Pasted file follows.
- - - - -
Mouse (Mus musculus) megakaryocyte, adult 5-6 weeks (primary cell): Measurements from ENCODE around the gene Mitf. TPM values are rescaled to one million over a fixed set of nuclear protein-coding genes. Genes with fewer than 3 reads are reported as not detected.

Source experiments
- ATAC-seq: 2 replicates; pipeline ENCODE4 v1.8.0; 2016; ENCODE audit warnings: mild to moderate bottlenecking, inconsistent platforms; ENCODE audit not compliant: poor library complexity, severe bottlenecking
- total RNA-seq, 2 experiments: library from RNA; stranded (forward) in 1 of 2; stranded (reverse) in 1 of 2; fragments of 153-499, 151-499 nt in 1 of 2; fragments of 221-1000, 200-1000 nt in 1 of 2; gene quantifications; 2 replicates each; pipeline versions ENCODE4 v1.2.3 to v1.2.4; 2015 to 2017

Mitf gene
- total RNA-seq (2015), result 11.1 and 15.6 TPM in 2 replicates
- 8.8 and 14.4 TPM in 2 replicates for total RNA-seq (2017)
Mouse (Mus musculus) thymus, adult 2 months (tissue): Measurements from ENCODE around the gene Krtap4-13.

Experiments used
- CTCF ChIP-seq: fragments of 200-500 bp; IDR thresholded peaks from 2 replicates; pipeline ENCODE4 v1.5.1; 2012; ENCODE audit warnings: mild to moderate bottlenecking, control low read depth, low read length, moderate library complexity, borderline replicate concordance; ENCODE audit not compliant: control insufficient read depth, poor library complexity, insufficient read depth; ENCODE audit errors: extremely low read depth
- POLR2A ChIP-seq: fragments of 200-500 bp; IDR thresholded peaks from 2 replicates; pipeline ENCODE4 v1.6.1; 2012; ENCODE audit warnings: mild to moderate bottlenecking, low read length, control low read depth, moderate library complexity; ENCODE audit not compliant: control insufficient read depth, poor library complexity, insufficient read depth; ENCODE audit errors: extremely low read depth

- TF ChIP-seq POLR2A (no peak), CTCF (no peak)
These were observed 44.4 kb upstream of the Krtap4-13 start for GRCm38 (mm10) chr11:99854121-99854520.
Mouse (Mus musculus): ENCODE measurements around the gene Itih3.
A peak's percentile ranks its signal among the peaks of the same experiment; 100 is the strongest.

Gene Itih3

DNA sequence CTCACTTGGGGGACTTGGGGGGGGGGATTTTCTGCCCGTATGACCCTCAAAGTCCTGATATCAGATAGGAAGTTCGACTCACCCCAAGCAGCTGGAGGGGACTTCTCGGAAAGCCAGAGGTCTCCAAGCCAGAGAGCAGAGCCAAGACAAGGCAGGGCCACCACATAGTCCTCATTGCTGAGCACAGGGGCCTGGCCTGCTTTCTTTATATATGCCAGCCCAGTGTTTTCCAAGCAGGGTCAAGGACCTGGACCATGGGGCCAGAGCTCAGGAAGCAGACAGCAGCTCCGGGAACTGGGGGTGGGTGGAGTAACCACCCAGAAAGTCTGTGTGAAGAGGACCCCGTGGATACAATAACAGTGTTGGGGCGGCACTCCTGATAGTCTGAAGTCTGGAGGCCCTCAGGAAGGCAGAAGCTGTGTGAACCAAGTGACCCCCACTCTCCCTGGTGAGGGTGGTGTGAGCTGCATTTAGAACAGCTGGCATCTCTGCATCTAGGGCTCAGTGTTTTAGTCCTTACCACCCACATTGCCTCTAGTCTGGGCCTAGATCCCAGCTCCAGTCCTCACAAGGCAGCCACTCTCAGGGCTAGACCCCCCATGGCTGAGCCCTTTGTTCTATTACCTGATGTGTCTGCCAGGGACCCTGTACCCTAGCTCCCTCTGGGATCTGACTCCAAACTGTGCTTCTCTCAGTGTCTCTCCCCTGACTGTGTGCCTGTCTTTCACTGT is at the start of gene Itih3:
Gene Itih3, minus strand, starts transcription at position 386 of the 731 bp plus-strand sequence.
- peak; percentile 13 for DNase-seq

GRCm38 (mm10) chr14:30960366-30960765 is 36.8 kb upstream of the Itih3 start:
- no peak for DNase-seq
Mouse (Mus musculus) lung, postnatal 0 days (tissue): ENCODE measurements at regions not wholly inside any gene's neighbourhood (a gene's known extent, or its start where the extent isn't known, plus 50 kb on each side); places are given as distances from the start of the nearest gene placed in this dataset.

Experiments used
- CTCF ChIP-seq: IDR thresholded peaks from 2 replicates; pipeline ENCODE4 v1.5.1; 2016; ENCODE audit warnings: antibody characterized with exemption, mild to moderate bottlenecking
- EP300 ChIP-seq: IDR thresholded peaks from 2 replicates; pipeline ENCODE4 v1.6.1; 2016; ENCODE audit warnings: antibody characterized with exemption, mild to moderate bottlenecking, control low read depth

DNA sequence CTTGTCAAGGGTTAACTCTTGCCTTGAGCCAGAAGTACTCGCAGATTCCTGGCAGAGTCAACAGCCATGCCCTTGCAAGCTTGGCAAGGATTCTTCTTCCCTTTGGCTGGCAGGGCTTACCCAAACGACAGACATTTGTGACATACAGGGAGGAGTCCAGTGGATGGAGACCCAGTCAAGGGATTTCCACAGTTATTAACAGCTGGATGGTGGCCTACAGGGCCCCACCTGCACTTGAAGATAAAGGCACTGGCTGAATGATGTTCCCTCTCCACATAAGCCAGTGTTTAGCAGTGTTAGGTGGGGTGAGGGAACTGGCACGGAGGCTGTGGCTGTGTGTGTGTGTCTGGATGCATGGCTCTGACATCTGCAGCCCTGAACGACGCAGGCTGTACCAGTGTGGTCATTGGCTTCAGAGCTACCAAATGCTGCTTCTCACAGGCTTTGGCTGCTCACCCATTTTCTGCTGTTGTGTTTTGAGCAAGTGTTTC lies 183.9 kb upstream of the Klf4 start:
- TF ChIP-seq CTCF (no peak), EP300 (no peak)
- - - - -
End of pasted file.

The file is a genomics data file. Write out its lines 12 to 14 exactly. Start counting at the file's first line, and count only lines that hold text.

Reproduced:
- TF ChIP-seq POLR2A (no peak), CTCF (no peak)
These were observed 44.4 kb upstream of the Krtap4-13 start for GRCm38 (mm10) chr11:99854121-99854520.
Mouse (Mus musculus): ENCODE measurements around the gene Itih3.